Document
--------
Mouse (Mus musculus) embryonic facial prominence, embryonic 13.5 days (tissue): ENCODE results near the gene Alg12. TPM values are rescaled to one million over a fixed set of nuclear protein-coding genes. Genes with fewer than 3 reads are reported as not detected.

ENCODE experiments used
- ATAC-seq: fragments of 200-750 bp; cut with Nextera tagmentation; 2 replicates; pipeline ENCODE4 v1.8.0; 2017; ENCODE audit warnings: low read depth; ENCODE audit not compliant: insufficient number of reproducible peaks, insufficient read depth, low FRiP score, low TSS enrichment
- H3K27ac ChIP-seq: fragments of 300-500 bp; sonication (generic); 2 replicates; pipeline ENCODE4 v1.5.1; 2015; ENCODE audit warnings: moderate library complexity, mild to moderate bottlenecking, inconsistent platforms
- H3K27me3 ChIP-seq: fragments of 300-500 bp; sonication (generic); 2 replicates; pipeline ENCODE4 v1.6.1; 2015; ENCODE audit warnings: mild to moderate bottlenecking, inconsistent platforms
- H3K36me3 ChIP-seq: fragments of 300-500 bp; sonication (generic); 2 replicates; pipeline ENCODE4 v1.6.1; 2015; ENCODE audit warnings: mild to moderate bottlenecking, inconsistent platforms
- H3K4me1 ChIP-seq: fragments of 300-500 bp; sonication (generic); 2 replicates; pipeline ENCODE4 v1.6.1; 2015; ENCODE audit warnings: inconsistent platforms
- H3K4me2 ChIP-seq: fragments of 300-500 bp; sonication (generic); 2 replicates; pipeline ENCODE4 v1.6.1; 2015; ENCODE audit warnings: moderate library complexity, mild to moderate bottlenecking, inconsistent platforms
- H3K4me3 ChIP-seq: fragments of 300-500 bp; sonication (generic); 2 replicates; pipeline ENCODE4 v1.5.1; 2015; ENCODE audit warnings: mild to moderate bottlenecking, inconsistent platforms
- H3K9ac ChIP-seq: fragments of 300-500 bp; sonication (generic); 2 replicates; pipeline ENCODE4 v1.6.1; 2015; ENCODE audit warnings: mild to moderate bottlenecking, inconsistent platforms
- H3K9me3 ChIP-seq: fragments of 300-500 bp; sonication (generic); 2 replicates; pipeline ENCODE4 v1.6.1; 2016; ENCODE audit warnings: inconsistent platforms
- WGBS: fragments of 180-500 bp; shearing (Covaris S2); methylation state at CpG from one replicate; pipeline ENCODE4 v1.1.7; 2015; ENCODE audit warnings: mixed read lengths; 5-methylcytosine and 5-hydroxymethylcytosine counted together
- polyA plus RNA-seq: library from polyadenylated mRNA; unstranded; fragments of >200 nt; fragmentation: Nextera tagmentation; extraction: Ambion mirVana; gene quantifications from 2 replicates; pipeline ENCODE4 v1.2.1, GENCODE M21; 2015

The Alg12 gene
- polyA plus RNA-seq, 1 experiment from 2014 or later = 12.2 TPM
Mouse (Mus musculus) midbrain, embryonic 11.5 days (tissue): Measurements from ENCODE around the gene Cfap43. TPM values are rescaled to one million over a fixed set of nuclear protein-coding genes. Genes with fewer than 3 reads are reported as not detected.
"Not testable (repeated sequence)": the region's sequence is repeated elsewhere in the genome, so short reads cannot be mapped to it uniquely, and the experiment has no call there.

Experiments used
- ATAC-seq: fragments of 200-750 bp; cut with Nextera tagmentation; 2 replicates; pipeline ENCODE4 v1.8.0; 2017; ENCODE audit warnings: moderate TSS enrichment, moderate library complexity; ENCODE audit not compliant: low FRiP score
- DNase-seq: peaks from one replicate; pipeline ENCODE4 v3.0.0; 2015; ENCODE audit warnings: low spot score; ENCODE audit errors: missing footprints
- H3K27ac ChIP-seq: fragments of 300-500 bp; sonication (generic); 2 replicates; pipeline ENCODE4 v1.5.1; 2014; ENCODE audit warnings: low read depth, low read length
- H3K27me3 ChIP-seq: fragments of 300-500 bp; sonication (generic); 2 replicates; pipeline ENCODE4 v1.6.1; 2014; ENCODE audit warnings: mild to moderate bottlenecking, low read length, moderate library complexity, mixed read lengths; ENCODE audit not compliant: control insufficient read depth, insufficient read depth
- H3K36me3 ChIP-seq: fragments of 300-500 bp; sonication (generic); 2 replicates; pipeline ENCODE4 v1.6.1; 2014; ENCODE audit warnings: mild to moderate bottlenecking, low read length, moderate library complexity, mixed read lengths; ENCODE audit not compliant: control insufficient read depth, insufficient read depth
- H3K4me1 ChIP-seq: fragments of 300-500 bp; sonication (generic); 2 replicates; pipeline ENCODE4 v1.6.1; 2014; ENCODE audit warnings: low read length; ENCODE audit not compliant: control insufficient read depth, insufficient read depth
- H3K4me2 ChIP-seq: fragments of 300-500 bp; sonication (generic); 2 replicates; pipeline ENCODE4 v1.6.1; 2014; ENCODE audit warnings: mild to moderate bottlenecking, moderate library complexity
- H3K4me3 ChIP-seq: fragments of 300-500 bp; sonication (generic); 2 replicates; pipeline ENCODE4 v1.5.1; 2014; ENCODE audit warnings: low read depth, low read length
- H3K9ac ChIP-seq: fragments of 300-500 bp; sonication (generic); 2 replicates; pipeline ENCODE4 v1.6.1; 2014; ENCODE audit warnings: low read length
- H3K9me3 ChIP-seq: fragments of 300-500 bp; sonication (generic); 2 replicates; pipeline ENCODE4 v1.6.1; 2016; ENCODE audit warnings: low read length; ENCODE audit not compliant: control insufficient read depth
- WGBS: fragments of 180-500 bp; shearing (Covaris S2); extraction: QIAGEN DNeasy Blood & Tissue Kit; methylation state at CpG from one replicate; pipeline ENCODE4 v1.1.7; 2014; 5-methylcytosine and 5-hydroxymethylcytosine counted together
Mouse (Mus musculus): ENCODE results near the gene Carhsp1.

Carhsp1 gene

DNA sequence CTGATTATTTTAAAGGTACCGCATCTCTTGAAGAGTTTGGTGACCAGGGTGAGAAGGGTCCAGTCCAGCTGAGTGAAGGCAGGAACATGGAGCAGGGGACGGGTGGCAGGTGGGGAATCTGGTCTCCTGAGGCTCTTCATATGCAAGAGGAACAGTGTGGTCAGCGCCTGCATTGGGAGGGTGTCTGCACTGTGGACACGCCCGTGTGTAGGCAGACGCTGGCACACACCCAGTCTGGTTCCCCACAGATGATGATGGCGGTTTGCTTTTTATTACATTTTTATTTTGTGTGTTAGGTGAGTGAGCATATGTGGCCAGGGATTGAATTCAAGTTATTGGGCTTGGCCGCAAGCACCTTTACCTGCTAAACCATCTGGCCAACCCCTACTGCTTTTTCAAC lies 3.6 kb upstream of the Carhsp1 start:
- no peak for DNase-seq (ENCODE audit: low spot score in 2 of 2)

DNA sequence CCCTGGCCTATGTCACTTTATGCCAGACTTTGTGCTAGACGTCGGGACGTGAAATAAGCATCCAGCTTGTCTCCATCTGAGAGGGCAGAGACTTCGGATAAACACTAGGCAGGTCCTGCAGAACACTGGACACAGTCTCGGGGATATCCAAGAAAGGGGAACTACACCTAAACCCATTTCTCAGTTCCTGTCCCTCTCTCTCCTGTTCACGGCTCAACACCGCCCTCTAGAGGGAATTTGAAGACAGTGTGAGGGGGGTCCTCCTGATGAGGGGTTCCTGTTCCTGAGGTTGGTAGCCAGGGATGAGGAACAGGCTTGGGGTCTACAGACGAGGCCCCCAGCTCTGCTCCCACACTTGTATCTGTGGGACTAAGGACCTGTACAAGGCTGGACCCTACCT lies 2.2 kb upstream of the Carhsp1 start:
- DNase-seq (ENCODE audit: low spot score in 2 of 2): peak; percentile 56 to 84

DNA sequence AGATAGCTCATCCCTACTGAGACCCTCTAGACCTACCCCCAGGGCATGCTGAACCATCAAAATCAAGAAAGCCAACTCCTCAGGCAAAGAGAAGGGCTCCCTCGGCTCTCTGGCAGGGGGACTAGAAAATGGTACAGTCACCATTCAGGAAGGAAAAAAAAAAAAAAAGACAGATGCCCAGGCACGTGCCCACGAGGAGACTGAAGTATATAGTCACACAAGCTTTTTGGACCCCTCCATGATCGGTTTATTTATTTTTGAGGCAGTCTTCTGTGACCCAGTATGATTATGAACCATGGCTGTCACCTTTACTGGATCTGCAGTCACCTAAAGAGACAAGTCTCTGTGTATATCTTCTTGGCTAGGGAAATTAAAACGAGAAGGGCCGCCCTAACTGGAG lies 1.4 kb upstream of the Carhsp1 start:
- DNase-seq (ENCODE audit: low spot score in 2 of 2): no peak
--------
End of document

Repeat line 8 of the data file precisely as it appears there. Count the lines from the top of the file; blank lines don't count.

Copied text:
- H3K4me2 ChIP-seq: fragments of 300-500 bp; sonication (generic); 2 replicates; pipeline ENCODE4 v1.6.1; 2015; ENCODE audit warnings: moderate library complexity, mild to moderate bottlenecking, inconsistent platforms